|Publication number||US7152227 B1|
|Application number||US 10/464,084|
|Publication date||Dec 19, 2006|
|Filing date||Jun 17, 2003|
|Priority date||Jun 17, 2003|
|Publication number||10464084, 464084, US 7152227 B1, US 7152227B1, US-B1-7152227, US7152227 B1, US7152227B1|
|Inventors||Andrew M. Bloom|
|Original Assignee||Xilinx, Inc.|
|Export Citation||BiBTeX, EndNote, RefMan|
|Patent Citations (7), Non-Patent Citations (1), Referenced by (11), Classifications (7), Legal Events (3)|
|External Links: USPTO, USPTO Assignment, Espacenet|
The present disclosure generally relates to assessing the extent to which one or more test programs exercise features of a programming language.
Software and hardware description languages are described by a set of rules or “productions” that define the syntax and grammar of the language. The rules are usually expressed in Backus-Naur form (BNF). The rules consist of a list of productions which describe the language. Developers of language tools (hardware and/or software) need to ensure the tools they are developing are fully tested under all conditions possible. For example, compilers and synthesizers need to be adequately tested to ensure that code is correctly compiled or synthesized and that the desired features of the language are fully supported.
A number of test programs may be constructed with the goal of covering all of the productions in as much depth as is practical. Generally, test programs can be constructed to test all of the productions, at least to some degree. However, to test all possible different code sequences derivable from a production may not practical if a very large number of code sequences are derivable from the production. Thus, determining whether a tool has been adequately tested with a given set of test programs may be difficult.
A system and method that address the aforementioned problems, as well as other related problems, are therefore desirable.
The disclosure describes various methods and apparatus for assessing coverage of production rules of a programming language by one or more test programs. A set of production rules that define the programming language is input, along with a test program. The production rules that are covered by the test program are determined and coverage of production rules by the test program is reported.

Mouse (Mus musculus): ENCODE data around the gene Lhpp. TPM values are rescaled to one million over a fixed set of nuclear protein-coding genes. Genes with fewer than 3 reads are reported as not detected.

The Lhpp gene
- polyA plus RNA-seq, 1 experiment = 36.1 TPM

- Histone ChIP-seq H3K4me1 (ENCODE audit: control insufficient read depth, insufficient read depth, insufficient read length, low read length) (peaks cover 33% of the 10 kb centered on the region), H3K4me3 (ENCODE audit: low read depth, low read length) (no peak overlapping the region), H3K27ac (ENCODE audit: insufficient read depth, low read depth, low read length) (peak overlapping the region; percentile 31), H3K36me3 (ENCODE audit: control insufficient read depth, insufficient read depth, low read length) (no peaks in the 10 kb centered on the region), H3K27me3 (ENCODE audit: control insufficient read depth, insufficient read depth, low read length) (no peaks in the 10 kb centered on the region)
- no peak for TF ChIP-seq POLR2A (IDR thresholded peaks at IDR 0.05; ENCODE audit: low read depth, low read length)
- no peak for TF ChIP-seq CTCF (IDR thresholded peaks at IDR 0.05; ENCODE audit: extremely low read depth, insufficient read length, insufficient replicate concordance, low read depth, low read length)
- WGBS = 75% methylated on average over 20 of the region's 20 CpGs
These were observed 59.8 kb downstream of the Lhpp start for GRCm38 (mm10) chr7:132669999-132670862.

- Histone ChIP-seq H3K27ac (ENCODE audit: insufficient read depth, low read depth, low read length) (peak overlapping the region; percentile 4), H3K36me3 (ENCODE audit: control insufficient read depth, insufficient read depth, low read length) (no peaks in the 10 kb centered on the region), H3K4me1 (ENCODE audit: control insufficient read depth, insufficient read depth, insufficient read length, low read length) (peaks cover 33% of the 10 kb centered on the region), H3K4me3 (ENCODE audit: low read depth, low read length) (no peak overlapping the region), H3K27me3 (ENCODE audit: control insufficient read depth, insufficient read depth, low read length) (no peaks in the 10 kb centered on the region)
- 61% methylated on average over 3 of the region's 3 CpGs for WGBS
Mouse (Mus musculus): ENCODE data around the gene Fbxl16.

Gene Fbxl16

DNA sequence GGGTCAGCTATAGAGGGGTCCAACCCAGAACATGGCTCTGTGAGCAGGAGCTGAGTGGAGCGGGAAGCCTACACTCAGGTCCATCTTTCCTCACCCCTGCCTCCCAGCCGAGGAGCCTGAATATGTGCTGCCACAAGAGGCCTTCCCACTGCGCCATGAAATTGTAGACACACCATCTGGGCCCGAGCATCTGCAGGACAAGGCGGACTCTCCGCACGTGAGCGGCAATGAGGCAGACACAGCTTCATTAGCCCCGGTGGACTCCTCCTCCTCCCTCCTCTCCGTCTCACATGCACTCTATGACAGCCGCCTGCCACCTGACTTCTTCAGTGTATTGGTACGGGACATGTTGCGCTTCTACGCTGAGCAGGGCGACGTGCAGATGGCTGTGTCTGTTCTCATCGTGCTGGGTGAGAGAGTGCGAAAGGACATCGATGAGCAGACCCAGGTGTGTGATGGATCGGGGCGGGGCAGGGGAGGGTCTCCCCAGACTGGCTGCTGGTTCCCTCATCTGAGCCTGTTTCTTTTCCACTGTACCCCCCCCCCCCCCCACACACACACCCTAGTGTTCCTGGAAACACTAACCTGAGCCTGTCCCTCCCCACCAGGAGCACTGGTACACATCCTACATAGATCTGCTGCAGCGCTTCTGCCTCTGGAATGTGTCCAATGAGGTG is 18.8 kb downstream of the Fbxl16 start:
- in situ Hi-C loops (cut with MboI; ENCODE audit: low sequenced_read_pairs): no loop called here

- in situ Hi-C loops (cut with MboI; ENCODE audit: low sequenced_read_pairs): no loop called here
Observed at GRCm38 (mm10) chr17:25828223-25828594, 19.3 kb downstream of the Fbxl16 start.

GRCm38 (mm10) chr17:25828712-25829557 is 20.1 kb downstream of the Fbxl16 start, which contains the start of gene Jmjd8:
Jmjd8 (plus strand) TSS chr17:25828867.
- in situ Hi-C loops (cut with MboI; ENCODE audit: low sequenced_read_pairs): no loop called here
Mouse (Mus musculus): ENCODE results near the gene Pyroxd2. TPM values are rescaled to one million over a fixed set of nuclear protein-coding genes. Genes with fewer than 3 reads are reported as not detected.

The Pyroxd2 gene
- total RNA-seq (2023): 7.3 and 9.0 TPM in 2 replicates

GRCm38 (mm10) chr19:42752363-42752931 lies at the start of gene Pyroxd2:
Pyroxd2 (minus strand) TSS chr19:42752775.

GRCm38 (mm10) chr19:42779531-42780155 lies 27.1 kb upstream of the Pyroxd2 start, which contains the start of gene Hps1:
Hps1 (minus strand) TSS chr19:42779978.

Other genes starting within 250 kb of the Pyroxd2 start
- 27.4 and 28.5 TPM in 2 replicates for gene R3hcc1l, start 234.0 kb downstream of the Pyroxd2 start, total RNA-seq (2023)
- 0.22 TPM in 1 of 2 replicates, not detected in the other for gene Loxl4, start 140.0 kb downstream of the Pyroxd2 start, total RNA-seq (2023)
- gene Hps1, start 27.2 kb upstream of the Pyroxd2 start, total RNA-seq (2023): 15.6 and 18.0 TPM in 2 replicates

It will be appreciated that various other embodiments are set forth in the Detailed Description and Claims which follow.
Various aspects and advantages of the invention will become apparent upon review of the following detailed description and upon reference to the drawings in which:
Evaluator 108 analyzes the test program 104 relative to language specification 110 and generates data 112 that indicates which features of the language are exercised by the test program. In one embodiment, the language specification is set forth as a collection of productions and subproductions, for example, in Backus-Naur form. The evaluator generally compares those productions and subproductions that derive the test program to a selected finite set of possible combinations of productions and subproductions.
In one embodiment, the coverage data generated by the evaluator indicates which productions and subproductions derive the test program. In a further embodiment, the productions and subproductions are listed, and each production and subproduction is color coded to indicate the extent of coverage. For example, a green coding indicates that the production and all its subproductions derive one or more parts of the program. A yellow coded production indicates that some but not all of the production's subproductions derive one or more parts of the program. A red coded production indicates that none of the subproductions of a production derive any part of the program.
In another embodiment, the listing of productions and subproductions is annotated with data that reference locations in the test program where the code derived by the production/subproduction is found. The annotations may further indicate the name of the source file in which the test program is found.
In still another embodiment, the evaluator may analyze multiple test programs for test coverage and output data that indicates the collective coverage of the language by the programs. Both color coding and annotating of productions and subproductions may be used to indicate the collective coverage.
The example productions and subproductions of
In one embodiment, the user may specify the number of levels to which the productions and subproductions are expanded and the number of repetitions of productions and subproductions. The numbers of levels and repetitions may be chosen with the goal of verifying coverage of productions with statements of certain complexity balanced against limiting possible repetitive and redundant verification. For example, a statement in a test program may be recursively derived from the ACTION_STATEMENT and IF_STATEMENT productions 242 and 244 to a certain number of levels depending the complexity of the statement. With an example recurse level set at 2, the expansion of the ACTION_STATEMENT production is limited to the branches 246 and 248. The user may, for test-specific reasons, decide that this level of coverage verification is sufficient.